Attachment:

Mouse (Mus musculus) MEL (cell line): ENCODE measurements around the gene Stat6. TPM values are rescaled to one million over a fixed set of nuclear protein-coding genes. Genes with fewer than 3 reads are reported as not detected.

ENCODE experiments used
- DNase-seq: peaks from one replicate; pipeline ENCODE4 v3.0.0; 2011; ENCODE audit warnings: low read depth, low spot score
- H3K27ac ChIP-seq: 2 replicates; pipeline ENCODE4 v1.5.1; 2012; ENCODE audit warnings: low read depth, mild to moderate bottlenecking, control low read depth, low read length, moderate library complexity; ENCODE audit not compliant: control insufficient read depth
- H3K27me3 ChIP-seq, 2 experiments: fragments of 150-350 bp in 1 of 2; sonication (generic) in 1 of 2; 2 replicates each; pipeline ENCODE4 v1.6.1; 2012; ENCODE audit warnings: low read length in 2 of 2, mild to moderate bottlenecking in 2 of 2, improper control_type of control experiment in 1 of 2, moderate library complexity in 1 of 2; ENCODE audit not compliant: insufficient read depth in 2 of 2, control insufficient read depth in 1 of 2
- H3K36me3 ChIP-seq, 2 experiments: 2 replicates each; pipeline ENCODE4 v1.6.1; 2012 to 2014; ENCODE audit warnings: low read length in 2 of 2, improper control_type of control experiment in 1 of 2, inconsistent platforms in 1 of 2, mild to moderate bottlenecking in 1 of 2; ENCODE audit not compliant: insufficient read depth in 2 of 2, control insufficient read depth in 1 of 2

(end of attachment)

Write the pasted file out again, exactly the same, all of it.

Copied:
Mouse (Mus musculus) MEL (cell line): ENCODE measurements around the gene Stat6. TPM values are rescaled to one million over a fixed set of nuclear protein-coding genes. Genes with fewer than 3 reads are reported as not detected.

ENCODE experiments used
- DNase-seq: peaks from one replicate; pipeline ENCODE4 v3.0.0; 2011; ENCODE audit warnings: low read depth, low spot score
- H3K27ac ChIP-seq: 2 replicates; pipeline ENCODE4 v1.5.1; 2012; ENCODE audit warnings: low read depth, mild to moderate bottlenecking, control low read depth, low read length, moderate library complexity; ENCODE audit not compliant: control insufficient read depth
- H3K27me3 ChIP-seq, 2 experiments: fragments of 150-350 bp in 1 of 2; sonication (generic) in 1 of 2; 2 replicates each; pipeline ENCODE4 v1.6.1; 2012; ENCODE audit warnings: low read length in 2 of 2, mild to moderate bottlenecking in 2 of 2, improper control_type of control experiment in 1 of 2, moderate library complexity in 1 of 2; ENCODE audit not compliant: insufficient read depth in 2 of 2, control insufficient read depth in 1 of 2
- H3K36me3 ChIP-seq, 2 experiments: 2 replicates each; pipeline ENCODE4 v1.6.1; 2012 to 2014; ENCODE audit warnings: low read length in 2 of 2, improper control_type of control experiment in 1 of 2, inconsistent platforms in 1 of 2, mild to moderate bottlenecking in 1 of 2; ENCODE audit not compliant: insufficient read depth in 2 of 2, control insufficient read depth in 1 of 2